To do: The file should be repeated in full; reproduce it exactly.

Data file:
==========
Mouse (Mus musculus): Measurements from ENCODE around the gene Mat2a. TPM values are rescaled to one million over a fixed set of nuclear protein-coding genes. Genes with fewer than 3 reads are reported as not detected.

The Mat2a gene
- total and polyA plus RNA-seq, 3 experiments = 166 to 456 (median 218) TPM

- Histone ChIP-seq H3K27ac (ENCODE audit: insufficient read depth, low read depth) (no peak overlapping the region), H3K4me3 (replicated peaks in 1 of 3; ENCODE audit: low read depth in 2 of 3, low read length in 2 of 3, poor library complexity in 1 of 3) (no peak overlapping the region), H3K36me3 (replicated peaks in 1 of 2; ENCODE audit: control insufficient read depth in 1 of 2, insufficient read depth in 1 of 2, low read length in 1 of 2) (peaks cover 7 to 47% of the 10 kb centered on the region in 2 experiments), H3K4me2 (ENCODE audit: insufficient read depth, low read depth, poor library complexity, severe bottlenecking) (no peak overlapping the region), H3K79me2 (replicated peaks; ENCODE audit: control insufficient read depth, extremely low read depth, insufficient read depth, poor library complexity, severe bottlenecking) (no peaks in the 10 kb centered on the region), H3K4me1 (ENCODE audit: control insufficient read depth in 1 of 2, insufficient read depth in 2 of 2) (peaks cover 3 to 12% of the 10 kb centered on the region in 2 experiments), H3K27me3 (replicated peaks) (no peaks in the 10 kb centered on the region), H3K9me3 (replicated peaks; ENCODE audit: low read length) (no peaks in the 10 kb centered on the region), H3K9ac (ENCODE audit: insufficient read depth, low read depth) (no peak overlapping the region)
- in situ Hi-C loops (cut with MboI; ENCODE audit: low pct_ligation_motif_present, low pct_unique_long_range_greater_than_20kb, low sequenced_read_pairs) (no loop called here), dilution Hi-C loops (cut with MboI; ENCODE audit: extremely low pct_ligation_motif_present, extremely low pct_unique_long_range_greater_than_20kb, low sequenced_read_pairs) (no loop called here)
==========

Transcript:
Mouse (Mus musculus): Measurements from ENCODE around the gene Mat2a. TPM values are rescaled to one million over a fixed set of nuclear protein-coding genes. Genes with fewer than 3 reads are reported as not detected.

The Mat2a gene
- total and polyA plus RNA-seq, 3 experiments = 166 to 456 (median 218) TPM

- Histone ChIP-seq H3K27ac (ENCODE audit: insufficient read depth, low read depth) (no peak overlapping the region), H3K4me3 (replicated peaks in 1 of 3; ENCODE audit: low read depth in 2 of 3, low read length in 2 of 3, poor library complexity in 1 of 3) (no peak overlapping the region), H3K36me3 (replicated peaks in 1 of 2; ENCODE audit: control insufficient read depth in 1 of 2, insufficient read depth in 1 of 2, low read length in 1 of 2) (peaks cover 7 to 47% of the 10 kb centered on the region in 2 experiments), H3K4me2 (ENCODE audit: insufficient read depth, low read depth, poor library complexity, severe bottlenecking) (no peak overlapping the region), H3K79me2 (replicated peaks; ENCODE audit: control insufficient read depth, extremely low read depth, insufficient read depth, poor library complexity, severe bottlenecking) (no peaks in the 10 kb centered on the region), H3K4me1 (ENCODE audit: control insufficient read depth in 1 of 2, insufficient read depth in 2 of 2) (peaks cover 3 to 12% of the 10 kb centered on the region in 2 experiments), H3K27me3 (replicated peaks) (no peaks in the 10 kb centered on the region), H3K9me3 (replicated peaks; ENCODE audit: low read length) (no peaks in the 10 kb centered on the region), H3K9ac (ENCODE audit: insufficient read depth, low read depth) (no peak overlapping the region)
- in situ Hi-C loops (cut with MboI; ENCODE audit: low pct_ligation_motif_present, low pct_unique_long_range_greater_than_20kb, low sequenced_read_pairs) (no loop called here), dilution Hi-C loops (cut with MboI; ENCODE audit: extremely low pct_ligation_motif_present, extremely low pct_unique_long_range_greater_than_20kb, low sequenced_read_pairs) (no loop called here)